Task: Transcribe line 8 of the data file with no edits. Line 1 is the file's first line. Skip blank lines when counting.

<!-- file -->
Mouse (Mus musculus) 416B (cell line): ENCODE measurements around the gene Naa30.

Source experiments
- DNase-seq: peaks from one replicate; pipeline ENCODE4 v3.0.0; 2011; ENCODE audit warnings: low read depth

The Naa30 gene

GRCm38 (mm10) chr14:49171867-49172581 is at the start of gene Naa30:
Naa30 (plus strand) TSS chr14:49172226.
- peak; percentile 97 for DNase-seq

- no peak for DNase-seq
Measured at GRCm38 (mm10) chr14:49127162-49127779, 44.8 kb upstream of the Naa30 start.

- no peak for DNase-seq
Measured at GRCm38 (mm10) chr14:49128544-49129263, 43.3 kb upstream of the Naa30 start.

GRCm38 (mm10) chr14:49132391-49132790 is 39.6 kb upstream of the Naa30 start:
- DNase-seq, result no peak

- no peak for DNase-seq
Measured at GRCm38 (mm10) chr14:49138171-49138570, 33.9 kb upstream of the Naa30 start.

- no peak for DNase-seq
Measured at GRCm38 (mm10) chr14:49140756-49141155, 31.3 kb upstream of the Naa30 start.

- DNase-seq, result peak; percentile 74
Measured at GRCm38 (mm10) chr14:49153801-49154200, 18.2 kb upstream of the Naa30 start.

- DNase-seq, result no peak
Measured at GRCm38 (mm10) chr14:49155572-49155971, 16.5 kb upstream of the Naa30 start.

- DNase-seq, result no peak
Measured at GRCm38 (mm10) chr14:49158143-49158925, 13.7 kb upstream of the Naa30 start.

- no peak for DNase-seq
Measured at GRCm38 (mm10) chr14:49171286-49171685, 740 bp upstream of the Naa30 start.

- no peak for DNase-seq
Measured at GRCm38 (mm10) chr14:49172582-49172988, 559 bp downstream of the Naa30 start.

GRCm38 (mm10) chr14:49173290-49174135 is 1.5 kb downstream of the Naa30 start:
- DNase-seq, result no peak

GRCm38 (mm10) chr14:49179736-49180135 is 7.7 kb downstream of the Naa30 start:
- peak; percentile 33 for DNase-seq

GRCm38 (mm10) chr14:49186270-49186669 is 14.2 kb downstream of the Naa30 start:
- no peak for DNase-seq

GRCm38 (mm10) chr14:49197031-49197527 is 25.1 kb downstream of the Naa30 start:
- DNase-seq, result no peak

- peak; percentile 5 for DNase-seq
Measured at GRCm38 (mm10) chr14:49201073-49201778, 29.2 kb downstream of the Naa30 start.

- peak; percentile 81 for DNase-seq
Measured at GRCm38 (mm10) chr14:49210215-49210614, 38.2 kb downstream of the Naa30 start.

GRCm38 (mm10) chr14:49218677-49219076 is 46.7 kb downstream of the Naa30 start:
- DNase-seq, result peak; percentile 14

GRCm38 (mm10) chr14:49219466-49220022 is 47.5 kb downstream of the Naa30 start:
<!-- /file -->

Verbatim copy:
- no peak for DNase-seq